• 600 International Delegates at Indigenous Terra Madre 2015
    (Kenyan tribes)

    27th October 2015 Published in English

    © Slow Food

    © Slow Food

    © Slow Food

    Representatives of Kenyan tribes and communities will contribute to the event by sharing their knowledge and experiences

    A large delegation of representatives of indigenous communities from the Slow Food Terra Madre network and beyond will be participating in Indigenous Terra Madre (ITM 2015), which will take place from November 3 to7, 2015 in Shillong (Meghalaya, India). The event is the result of a collaboration between Slow Food, theIndigenous Partnership for Agrobiodiversity and Food Sovereignty (Indigenous Partnership) and theNorth East Slow Food and Agrobiodiversity Society (NESFAS).

    International representatives will be coming to the event from five continents, from 14 African countries, 17Asian countries, 8 European countries, 12 American countries and 7 Oceanian countries.

    Representatives from several Kenyan communities will be attending:

    Gabbra communities (northern Kenya and highlands of southern Ethiopia). The Gabbra communities are camel-herding nomads, specializing in the production of milk and animal fat. They will use their traditional knowledge and experience in nomadic livestock management to demonstrate herders’ resilience to cope with constant drought and climate-change-induced stresses.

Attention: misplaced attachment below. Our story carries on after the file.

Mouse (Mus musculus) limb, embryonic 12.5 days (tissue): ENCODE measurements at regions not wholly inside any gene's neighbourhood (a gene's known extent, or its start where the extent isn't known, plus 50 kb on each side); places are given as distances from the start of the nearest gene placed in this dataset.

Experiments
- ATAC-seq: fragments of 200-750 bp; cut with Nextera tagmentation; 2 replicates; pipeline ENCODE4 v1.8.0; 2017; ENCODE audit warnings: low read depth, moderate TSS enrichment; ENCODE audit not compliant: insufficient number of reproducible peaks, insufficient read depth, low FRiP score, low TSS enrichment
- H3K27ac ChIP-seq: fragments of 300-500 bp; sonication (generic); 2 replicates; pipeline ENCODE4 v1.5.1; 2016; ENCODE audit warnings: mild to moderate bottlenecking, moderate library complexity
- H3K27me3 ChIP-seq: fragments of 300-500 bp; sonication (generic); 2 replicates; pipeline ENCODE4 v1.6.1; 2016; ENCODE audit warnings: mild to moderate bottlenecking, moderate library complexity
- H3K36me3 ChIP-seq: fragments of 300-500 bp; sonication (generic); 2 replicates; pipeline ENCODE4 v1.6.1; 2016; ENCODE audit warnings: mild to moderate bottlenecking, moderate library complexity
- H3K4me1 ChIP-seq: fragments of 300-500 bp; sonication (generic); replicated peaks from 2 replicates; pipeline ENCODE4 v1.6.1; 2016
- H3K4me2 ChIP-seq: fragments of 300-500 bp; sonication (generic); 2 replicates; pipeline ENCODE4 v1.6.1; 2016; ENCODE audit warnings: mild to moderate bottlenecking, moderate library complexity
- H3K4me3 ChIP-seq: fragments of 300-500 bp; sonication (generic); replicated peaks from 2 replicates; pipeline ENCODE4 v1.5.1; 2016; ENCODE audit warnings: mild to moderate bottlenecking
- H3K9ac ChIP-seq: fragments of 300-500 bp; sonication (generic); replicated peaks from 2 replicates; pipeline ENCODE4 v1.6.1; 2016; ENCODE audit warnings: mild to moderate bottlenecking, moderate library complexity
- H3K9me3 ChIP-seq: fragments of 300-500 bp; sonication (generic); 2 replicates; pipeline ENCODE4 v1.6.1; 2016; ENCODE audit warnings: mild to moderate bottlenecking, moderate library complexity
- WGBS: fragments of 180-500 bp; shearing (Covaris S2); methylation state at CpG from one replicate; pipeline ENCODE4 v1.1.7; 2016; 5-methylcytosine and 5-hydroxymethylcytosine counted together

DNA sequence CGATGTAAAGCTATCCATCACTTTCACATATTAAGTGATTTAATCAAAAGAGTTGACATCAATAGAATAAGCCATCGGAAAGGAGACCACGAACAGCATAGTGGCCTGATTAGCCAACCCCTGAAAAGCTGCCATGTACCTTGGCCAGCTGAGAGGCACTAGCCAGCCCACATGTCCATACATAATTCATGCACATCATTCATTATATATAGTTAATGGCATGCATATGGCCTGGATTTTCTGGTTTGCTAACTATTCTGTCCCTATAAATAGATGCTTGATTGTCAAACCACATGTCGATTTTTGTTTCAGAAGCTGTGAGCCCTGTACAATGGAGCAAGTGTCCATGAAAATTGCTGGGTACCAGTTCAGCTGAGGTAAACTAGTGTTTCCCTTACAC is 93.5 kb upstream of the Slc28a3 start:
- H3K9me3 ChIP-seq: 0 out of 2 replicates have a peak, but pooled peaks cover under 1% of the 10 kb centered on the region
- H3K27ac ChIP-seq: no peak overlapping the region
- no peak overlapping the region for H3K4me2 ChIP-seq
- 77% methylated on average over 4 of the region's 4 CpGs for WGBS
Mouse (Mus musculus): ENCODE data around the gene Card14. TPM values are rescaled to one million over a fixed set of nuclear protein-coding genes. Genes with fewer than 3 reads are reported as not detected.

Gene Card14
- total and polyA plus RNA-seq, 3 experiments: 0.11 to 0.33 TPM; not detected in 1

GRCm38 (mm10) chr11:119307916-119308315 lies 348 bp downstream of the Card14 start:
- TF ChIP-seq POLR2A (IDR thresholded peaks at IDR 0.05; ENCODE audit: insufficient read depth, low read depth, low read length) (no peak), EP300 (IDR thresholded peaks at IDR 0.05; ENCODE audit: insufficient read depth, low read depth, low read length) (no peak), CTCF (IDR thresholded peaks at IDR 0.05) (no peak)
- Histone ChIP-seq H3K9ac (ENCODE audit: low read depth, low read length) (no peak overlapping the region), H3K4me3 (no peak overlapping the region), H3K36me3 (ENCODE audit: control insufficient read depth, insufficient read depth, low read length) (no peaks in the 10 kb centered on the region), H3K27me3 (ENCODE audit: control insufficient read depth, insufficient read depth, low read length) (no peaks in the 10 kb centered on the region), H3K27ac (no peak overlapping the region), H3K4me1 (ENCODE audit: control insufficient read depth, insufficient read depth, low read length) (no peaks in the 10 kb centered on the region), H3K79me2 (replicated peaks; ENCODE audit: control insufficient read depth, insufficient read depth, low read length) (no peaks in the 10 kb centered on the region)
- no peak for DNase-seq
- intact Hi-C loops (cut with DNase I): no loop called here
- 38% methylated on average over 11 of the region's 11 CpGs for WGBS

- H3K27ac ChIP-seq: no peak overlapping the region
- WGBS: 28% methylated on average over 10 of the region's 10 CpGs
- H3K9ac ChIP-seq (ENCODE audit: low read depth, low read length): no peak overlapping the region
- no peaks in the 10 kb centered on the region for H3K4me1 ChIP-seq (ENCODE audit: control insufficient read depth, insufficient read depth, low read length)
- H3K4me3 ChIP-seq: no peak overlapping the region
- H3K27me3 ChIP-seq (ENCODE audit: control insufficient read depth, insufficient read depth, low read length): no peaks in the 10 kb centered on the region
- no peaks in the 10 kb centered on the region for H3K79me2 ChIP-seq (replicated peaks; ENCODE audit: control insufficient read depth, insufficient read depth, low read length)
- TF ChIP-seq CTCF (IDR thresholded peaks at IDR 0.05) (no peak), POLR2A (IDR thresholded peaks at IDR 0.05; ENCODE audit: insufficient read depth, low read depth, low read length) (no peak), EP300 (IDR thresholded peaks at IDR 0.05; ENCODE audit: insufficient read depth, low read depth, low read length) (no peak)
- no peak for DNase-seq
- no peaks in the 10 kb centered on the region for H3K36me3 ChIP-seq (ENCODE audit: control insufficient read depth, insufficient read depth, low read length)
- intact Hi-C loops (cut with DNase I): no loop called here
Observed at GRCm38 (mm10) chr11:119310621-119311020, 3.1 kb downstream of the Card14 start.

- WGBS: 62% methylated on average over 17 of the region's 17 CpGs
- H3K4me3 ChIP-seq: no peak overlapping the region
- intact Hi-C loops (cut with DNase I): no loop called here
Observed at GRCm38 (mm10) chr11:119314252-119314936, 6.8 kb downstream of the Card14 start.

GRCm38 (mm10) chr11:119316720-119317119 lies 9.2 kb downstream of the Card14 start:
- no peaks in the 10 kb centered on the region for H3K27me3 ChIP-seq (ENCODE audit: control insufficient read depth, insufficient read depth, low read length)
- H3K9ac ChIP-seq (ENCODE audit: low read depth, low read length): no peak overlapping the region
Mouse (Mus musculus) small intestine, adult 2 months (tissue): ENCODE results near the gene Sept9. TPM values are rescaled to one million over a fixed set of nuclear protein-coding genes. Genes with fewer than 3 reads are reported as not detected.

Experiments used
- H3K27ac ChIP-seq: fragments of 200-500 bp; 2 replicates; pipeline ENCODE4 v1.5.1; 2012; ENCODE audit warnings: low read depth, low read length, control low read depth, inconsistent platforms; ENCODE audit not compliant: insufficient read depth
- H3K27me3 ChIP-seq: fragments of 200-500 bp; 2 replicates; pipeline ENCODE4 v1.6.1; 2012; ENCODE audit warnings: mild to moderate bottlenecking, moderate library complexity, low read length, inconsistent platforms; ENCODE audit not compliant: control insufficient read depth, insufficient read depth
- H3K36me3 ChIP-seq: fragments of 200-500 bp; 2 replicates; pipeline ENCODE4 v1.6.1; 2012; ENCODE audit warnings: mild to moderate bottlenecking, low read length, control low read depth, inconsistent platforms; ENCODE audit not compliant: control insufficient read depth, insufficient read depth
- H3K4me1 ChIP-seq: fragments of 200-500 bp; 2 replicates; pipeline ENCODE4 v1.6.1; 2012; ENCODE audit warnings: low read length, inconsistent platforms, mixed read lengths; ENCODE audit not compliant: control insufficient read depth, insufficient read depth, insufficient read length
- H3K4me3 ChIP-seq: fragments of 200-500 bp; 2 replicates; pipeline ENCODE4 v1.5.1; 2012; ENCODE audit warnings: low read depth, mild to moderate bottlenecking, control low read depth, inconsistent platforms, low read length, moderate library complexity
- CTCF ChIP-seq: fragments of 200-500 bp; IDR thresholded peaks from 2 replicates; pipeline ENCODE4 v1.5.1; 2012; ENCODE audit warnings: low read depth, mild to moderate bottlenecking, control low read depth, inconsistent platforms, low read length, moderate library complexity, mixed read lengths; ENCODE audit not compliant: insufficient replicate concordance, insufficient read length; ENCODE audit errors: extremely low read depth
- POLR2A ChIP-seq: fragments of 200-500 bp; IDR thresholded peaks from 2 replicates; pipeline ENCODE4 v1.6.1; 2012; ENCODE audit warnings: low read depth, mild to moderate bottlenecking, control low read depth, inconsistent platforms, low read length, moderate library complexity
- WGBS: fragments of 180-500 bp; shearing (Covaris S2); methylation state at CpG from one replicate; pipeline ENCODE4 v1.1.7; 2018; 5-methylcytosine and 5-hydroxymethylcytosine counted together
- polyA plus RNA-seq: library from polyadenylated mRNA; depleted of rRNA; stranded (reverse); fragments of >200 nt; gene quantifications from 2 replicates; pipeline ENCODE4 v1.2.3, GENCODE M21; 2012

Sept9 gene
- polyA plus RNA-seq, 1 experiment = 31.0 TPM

- the Watta/Wayyuu community (northern Kenya and southern Ethiopia). The Watta community is traditionally made up of hunters and gatherers, though they have now been assimilated into a larger group in the region. The Watta are at the point of extinction, having been marginalized and lost their hunting livelihoods since government policies made hunting illegal and seized land for development. Currently they are pastoralist and are promoting a revival of their culture and language in order to reclaim their identity.

    - the Kalenjin community (Rift Valley). The Kalenjin community is a semi-nomadic pastoralist group famous for giving returning champions a drink of traditionally fermented milk known as mursik from a colorful gourd orsotet. The adoption of mursik milk-preserving technology by non-pastoralist communities has meant its commercialization can serve as a viable source of income for livestock farmers.

    - the El Molo community (southeastern shores of Lake Turkana). The smallest indigenous fishing group (around 400 people) in the area.